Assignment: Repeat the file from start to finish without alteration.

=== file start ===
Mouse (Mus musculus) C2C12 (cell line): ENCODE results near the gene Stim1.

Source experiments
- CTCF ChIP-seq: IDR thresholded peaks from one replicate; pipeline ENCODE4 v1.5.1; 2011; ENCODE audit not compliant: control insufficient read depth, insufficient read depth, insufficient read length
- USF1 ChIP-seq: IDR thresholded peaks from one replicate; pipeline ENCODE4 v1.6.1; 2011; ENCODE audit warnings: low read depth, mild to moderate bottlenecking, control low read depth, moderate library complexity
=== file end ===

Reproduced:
Mouse (Mus musculus) C2C12 (cell line): ENCODE results near the gene Stim1.

Source experiments
- CTCF ChIP-seq: IDR thresholded peaks from one replicate; pipeline ENCODE4 v1.5.1; 2011; ENCODE audit not compliant: control insufficient read depth, insufficient read depth, insufficient read length
- USF1 ChIP-seq: IDR thresholded peaks from one replicate; pipeline ENCODE4 v1.6.1; 2011; ENCODE audit warnings: low read depth, mild to moderate bottlenecking, control low read depth, moderate library complexity